News / Africa

Report: Africa in 50 Years Time

Joe DeCapua

A new report says African countries could become a dominate force in global trade over the next 50 years. The African Development Bank says their economic future depends on taking advantage of innovation, new technologies and natural and human resources.

Chief bank economist Mthuli Ncube says the report , Africa in 50 Years Time, is very encouraging.

“Absolutely. We see a moment for Africa to think visionary about where it should be in 50 years time. And this report is an attempt to begin getting that conversation going, to begin to get Africans to be forward looking. And also to raise the question on what needs to be done? Who has what responsibility? And also (to) look at all the opportunities frankly that are available in Africa,” he said

Shock Absorber

Ncube believes Africa can become a dominating force in the global economy based on its recent record.

“The Africa region has done rather well compared to 20 years ago. Africa has weathered the global crisis rather well, especially the non-commodity producing countries. Surely this is a lot more than a commodity story. It’s about a dynamic Africa. You see a lot of countries that are well managed economically, good managers. You begin to see efforts to diversify these economies. You’re beginning to see growth of an internal market led by a burgeoning middle class,” he said.

A growing demand by the middle class and increasing trade between African countries act like a shock absorber for the global economic slowdown.

“Of course, when I say this, Africa will not be unscarred. It will be. Already you could see trade finance flows kind of drying up because this is coming from the global banks, which are under pressure from the global financial crisis, the banking crisis. But overall, African countries will do ok in our view,” said Ncube.

Economic growth

Despite the economic slowdown hitting much of the world, the African Development Bank predicts strong growth for sub-Saharan Africa.

“We expect sub-Saharan Africa this year to grow at about five and a half percent and even higher next year. North Africa to be slower because of the Arab Spring, but going forward it will also recover. So we’re very bullish about Africa’s performing during the crisis,” he said.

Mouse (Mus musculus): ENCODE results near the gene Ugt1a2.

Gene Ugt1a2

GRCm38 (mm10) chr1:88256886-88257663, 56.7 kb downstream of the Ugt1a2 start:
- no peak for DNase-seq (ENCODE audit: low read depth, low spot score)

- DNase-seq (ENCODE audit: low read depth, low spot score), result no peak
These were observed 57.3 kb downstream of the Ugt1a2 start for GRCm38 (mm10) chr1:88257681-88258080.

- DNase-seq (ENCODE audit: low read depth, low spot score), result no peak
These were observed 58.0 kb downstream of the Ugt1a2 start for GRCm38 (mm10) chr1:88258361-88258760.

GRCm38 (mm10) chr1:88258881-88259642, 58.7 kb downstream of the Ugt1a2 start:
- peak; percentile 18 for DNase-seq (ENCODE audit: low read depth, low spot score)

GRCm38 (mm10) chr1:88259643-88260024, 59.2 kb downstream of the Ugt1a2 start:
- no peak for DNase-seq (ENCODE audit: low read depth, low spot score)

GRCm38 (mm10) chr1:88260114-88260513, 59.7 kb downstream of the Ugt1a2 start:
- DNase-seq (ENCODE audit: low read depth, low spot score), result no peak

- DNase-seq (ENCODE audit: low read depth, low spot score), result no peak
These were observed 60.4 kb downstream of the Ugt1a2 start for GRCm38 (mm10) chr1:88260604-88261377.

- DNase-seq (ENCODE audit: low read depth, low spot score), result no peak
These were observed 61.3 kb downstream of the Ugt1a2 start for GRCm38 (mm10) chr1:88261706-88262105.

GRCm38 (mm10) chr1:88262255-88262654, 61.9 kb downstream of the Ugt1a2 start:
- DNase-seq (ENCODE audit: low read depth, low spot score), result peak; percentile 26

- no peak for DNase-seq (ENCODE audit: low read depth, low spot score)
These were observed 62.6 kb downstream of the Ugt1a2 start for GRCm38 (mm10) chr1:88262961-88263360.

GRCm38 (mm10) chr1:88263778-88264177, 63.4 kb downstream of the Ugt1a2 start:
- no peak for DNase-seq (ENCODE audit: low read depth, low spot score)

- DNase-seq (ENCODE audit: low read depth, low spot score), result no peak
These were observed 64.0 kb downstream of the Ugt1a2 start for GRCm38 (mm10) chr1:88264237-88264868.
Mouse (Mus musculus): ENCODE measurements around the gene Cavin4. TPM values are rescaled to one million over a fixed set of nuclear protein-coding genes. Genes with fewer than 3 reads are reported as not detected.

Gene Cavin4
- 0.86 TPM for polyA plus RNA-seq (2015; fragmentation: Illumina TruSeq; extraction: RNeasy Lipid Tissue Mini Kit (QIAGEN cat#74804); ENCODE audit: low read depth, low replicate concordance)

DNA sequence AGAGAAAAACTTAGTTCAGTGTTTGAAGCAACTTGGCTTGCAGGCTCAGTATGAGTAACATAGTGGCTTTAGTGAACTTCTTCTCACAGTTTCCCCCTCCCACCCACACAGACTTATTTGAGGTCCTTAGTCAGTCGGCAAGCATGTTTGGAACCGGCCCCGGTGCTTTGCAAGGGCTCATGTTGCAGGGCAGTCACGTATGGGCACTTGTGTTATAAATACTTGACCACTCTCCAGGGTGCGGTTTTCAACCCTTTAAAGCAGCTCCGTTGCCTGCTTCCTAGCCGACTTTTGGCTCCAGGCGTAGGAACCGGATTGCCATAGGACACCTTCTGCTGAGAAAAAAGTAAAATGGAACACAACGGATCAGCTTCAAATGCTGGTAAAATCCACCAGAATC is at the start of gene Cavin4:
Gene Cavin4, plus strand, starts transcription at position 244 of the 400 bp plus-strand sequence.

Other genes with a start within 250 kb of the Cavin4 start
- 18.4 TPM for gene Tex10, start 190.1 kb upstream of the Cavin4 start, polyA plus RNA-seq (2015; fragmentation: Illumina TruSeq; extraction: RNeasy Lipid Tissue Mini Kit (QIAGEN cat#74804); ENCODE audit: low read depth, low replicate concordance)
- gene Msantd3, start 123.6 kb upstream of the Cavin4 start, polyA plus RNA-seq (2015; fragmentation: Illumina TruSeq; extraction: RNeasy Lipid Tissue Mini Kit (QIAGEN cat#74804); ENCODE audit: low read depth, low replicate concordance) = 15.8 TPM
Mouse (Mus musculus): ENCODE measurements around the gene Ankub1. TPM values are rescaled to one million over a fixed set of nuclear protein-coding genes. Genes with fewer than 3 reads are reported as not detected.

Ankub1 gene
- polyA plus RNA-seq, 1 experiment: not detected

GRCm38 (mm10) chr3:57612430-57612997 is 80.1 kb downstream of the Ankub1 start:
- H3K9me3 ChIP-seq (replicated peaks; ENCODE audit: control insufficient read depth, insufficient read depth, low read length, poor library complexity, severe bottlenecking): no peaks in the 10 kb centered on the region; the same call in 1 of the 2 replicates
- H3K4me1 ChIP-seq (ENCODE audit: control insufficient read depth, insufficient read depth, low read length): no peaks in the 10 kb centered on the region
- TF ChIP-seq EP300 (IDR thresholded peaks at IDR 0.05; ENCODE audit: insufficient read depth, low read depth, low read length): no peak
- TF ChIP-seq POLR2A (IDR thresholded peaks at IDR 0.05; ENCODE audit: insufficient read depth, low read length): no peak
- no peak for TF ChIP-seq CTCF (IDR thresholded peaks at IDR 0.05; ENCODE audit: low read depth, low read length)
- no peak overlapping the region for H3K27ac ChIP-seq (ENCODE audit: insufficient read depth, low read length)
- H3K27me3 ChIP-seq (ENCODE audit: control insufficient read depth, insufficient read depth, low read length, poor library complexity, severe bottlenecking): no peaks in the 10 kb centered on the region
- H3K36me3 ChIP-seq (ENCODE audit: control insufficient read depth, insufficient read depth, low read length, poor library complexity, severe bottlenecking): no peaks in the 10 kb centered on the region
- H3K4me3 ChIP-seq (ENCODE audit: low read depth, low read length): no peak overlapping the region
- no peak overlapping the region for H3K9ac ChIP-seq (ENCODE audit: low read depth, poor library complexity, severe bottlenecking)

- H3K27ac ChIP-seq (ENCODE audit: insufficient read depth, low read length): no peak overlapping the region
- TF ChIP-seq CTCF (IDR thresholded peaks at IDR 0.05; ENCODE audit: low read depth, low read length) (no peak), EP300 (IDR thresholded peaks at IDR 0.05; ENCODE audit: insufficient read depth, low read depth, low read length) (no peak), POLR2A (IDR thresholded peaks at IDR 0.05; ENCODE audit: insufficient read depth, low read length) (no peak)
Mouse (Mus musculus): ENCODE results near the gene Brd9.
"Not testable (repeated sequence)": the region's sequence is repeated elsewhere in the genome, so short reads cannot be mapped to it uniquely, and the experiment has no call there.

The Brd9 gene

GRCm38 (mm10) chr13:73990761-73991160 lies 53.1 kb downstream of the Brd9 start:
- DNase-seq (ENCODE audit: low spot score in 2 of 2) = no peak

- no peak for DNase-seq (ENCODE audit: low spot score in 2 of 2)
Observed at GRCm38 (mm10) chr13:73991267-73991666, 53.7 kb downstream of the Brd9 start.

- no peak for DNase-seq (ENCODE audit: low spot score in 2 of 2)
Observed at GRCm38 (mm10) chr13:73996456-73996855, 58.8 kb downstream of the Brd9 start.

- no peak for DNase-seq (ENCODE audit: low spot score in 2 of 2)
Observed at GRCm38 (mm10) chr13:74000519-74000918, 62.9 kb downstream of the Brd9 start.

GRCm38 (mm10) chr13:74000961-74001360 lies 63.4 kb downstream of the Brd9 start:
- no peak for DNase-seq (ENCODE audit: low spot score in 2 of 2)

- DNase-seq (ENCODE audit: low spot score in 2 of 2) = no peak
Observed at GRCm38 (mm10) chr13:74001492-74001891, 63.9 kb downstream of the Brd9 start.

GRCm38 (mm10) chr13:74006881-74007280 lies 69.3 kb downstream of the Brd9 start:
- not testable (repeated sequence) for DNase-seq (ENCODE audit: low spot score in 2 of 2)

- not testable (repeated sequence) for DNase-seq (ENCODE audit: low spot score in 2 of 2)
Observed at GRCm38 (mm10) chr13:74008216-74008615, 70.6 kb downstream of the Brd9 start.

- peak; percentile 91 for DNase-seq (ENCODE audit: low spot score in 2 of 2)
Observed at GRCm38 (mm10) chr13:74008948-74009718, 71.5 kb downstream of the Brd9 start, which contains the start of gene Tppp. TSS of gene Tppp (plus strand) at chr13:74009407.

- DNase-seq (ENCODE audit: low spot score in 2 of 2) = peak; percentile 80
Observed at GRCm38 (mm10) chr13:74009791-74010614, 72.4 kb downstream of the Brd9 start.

The continent is rich in oil and gas and its minerals are already feeding the growing demand for new technology. Ncube also believes that climate change actually offers Africa new opportunities.

“There’s a lot of sunshine, to put things more in a simplistic way. Solar farms, clean energy, hydro power. So much potential in a lot of African countries on hydro power,” said Ncube.

He said one of the greatest African resources is the people, whom he describes as entrepreneurial by nature. He added, however, that the skills of African workers should be improved. Ncube says if Africa is to fulfill its potential it must overcome a number of challenges.

“Easily as much as $45 billion a year in infrastructure demand and investment goes unfunded annually. So there’s a need to close the infrastructure gap. Now number two, there’s still a need to deal with the agricultural sector in Africa – a better way to intervene in this sector in an unemotional but constructive way that crowds in the private sector. And number three is to support the private sector in Africa, so by improving investment climate. A lot has been done, but more still needs to be done,” he said.

The continent has also been hit hard by malaria, HIV/AIDS, TB and other diseases that have taken a toll on the workforce. But the economist says Africa is on the way to overcoming those problems. Ncube called on investors, the private sector, policymakers and others to read the African Development Bank report and discover the opportunities that are available on the continent.

You May Like

How to Safeguard Your Mobile Privacy

As the digital world becomes more mobile, so too do concerns about eroding privacy and increased hacking More

'Desert Dancer' Chronicles Iranian Underground Dance Troupe

Film by Richard Raymond is based on true story of Afshin Ghaffarian and his friends More

Obesity Poses Complex Problem

Professor warns of obesity’s worldwide health impact More

This forum has been closed.
Comments
     
There are no comments in this forum. Be first and add one